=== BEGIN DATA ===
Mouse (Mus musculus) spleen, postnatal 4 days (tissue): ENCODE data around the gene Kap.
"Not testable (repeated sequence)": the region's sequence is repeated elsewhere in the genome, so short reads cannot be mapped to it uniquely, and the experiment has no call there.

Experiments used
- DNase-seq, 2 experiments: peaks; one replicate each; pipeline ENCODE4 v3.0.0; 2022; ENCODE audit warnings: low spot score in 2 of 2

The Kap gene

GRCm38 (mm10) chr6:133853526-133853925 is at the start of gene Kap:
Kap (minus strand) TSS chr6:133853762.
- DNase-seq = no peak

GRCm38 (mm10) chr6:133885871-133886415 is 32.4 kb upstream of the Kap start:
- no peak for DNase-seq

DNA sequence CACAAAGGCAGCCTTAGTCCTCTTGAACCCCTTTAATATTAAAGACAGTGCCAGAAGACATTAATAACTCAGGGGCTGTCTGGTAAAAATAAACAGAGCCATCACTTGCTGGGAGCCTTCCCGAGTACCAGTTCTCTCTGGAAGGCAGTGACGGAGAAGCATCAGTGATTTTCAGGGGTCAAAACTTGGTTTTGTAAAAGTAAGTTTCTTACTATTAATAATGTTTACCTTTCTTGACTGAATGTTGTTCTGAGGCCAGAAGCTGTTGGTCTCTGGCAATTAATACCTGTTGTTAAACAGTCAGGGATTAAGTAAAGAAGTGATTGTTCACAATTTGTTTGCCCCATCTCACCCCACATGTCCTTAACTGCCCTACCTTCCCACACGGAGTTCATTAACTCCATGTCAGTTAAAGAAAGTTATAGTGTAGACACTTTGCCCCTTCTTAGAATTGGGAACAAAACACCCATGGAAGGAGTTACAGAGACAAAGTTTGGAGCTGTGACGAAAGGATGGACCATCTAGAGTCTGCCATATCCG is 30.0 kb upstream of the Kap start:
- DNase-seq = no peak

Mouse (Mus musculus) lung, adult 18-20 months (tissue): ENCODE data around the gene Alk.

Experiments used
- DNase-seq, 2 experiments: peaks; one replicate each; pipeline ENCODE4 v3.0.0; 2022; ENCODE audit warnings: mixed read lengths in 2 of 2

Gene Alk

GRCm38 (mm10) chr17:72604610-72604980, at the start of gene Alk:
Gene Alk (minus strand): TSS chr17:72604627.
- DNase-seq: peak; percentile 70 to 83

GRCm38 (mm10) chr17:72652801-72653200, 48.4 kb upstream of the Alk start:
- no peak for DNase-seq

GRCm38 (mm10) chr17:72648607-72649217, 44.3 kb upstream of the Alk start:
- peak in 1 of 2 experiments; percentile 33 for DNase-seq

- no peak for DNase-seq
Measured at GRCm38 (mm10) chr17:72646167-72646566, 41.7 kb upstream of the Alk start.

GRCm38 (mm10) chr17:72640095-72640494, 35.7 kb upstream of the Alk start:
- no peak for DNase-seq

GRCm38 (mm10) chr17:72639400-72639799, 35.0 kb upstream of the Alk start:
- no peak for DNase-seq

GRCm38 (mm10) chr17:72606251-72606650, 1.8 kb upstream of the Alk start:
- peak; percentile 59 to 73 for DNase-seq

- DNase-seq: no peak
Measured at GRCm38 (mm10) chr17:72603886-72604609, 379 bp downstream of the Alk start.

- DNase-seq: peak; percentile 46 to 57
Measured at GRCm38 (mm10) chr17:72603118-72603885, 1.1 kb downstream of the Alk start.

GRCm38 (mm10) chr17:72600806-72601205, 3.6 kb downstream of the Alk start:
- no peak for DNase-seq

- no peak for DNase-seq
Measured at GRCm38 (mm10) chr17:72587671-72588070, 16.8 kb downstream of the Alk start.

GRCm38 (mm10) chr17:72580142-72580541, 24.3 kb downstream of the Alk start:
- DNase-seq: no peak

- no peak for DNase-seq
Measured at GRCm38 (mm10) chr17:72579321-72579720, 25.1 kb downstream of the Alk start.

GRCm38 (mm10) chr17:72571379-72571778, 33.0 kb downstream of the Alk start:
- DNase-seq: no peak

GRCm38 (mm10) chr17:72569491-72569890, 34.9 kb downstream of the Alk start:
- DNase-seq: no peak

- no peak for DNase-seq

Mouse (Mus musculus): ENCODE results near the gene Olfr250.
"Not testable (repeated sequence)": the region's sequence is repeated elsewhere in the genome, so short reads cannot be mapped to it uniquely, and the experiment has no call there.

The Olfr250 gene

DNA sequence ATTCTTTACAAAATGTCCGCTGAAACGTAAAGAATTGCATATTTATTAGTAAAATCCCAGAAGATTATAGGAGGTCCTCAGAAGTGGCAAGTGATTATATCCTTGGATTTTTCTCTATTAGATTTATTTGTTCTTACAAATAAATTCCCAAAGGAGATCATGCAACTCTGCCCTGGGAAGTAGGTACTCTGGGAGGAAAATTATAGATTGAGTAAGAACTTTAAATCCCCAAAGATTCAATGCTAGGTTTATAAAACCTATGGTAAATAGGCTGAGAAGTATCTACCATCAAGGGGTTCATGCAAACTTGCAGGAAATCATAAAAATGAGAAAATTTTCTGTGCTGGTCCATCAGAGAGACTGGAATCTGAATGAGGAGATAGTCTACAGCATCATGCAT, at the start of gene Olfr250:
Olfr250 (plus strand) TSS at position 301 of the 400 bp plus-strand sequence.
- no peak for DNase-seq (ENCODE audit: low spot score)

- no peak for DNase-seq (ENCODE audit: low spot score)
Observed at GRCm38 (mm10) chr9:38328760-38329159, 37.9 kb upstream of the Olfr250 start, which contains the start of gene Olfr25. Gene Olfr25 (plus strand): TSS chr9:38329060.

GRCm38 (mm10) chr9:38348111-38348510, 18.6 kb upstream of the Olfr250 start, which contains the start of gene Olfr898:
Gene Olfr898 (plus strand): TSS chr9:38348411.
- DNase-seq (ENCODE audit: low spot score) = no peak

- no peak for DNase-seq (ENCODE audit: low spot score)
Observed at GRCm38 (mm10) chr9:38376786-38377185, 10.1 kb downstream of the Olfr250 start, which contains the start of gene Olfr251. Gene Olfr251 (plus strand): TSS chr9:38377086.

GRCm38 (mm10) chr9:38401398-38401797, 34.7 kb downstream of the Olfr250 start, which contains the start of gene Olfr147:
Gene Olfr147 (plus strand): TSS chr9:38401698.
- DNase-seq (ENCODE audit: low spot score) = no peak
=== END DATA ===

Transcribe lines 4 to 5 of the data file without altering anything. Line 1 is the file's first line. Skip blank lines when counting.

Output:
- DNase-seq, 2 experiments: peaks; one replicate each; pipeline ENCODE4 v3.0.0; 2022; ENCODE audit warnings: low spot score in 2 of 2

The Kap gene